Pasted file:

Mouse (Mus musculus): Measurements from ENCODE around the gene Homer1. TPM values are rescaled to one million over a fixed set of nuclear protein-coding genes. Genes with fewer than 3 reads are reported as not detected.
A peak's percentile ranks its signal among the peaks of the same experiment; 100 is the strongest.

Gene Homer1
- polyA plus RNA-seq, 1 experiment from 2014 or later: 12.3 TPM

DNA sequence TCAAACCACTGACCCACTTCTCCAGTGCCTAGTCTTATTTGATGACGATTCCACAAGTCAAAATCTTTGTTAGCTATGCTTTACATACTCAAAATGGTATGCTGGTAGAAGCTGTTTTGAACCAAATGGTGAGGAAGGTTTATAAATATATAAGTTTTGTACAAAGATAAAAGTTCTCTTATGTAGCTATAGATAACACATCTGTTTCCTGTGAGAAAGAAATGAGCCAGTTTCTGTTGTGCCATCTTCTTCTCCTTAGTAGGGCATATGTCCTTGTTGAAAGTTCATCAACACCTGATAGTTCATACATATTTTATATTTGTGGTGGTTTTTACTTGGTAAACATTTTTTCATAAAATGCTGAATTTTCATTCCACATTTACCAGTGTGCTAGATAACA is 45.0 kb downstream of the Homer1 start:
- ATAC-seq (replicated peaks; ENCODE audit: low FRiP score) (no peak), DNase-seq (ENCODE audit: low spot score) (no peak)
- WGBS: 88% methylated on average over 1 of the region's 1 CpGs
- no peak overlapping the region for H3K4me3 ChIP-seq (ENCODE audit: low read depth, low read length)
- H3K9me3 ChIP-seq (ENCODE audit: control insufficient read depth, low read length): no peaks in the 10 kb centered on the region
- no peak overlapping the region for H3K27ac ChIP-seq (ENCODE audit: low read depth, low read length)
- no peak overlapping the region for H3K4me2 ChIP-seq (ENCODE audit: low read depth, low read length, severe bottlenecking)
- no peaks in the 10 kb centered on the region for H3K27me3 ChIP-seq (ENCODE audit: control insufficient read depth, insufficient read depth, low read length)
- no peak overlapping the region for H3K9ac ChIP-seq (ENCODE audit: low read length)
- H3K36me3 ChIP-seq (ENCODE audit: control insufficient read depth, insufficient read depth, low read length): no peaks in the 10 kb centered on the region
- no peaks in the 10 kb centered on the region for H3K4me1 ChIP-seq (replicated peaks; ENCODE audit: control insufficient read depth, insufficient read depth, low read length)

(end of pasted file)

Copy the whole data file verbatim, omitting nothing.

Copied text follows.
Mouse (Mus musculus): Measurements from ENCODE around the gene Homer1. TPM values are rescaled to one million over a fixed set of nuclear protein-coding genes. Genes with fewer than 3 reads are reported as not detected.
A peak's percentile ranks its signal among the peaks of the same experiment; 100 is the strongest.

Gene Homer1
- polyA plus RNA-seq, 1 experiment from 2014 or later: 12.3 TPM

DNA sequence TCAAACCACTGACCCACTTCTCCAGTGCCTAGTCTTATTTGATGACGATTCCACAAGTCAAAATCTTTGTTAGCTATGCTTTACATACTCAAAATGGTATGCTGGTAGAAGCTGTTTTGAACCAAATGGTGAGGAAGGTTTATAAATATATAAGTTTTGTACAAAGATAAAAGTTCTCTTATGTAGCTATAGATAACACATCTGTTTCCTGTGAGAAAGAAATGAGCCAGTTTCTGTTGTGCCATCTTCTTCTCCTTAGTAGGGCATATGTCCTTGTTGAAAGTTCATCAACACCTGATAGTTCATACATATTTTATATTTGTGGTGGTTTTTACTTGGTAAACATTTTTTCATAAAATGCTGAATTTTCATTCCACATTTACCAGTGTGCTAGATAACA is 45.0 kb downstream of the Homer1 start:
- ATAC-seq (replicated peaks; ENCODE audit: low FRiP score) (no peak), DNase-seq (ENCODE audit: low spot score) (no peak)
- WGBS: 88% methylated on average over 1 of the region's 1 CpGs
- no peak overlapping the region for H3K4me3 ChIP-seq (ENCODE audit: low read depth, low read length)
- H3K9me3 ChIP-seq (ENCODE audit: control insufficient read depth, low read length): no peaks in the 10 kb centered on the region
- no peak overlapping the region for H3K27ac ChIP-seq (ENCODE audit: low read depth, low read length)
- no peak overlapping the region for H3K4me2 ChIP-seq (ENCODE audit: low read depth, low read length, severe bottlenecking)
- no peaks in the 10 kb centered on the region for H3K27me3 ChIP-seq (ENCODE audit: control insufficient read depth, insufficient read depth, low read length)
- no peak overlapping the region for H3K9ac ChIP-seq (ENCODE audit: low read length)
- H3K36me3 ChIP-seq (ENCODE audit: control insufficient read depth, insufficient read depth, low read length): no peaks in the 10 kb centered on the region
- no peaks in the 10 kb centered on the region for H3K4me1 ChIP-seq (replicated peaks; ENCODE audit: control insufficient read depth, insufficient read depth, low read length)